If you plan on going to college — go away. Growing up in a college town has led to frequent field trips to college campuses all throughout K-12 schooling, assemblies and talks led by familiar professors and seeing far too many recognizable faces during trips to Wegmans. When applying to colleges during senior year of high school, there are so many factors that students must consider — price, programs, people and perception are some of the most noteworthy factors in a college, and location is sometimes deemed less important. Granted, all students are different and are looking for different things if they are considering college, but location should be emphasized more.
My time spent in Ithaca as a college student has often felt stifling and underwhelming, primarily a result of being a “townie,” or someone who attends college or university in the same town that they are originally from. Seeing my peers going off to college in different cities across the state, coast and even country led to some questions about what I was doing and why I felt stuck in my rural hometown. During a time when exploration is inevitable, there have been moments in which self-reflection and growth have felt nearly impossible because of my surroundings. The feeling of intense surveillance, a result of knowing people (or knowing of people) in what feels like most areas of town, is tiring and draining.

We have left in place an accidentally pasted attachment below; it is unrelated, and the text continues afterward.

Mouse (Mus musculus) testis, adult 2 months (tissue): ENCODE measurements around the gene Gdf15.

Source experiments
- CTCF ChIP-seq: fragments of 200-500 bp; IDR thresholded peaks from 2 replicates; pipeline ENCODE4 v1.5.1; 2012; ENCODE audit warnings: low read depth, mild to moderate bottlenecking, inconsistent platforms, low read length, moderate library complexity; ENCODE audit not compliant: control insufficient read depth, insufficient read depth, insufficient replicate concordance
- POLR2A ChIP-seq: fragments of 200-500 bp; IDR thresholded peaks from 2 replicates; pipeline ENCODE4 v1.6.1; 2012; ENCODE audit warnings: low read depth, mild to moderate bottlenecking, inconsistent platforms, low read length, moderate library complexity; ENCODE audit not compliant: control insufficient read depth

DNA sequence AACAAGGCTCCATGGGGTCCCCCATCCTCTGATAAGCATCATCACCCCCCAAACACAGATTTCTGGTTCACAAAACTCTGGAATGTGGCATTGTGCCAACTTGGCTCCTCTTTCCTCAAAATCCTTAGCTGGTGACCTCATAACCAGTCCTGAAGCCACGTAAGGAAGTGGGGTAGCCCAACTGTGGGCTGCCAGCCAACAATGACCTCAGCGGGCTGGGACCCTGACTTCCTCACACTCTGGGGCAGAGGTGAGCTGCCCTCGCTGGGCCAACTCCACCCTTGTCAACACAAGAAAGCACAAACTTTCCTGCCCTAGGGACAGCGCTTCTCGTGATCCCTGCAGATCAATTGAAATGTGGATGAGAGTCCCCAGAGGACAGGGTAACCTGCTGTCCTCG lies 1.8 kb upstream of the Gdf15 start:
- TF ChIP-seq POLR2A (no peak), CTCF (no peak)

See, there aren’t many opportunities in life in which you are in a fixed environment that exists for you to explore, be dumb, meet new people, explore any and all interests, learn and reflect. Truly pushing yourself to be uncomfortable in your surroundings is an important skill that can be ignited and fostered during college. With the safety blanket that comes along with the “student” label, college is the perfect environment to actually fully live in the moments of young adulthood.
With all of that being said, I often wish I had gone away for college. More specifically, I wish that I had access to the knowledge about the opportunities that were available at other institutions that I am only finding out about years after my application cycle.
For high school students, there are so many resources available, but it takes strategy in order to know where to look and how to find them — especially when it comes down to factors like the cost of attendance. Sticker prices for colleges in the United States are extremely intimidating, often unimaginable, and can be the sole reason for why students are unable to experience their full potential during their years in college. Especially now, in the middle of a pandemic, the price of college is difficult to justify. However, in an ideal world where there isn’t a contagious virus circulating (and college is much more affordable), going away for college should be strongly encouraged.
Factors such as diversity (beyond racial diversity and including socioeconomic, religious, gender, ability, sexuality, etc.), institutional goals and values, and overall campus life were never on my radar as a high schooler. If I could go back in time, I would have taken a much more strategic and diversified approach at looking into the institutions I applied to, trusted myself and taken more leaps of faith, which all prospective college students should do.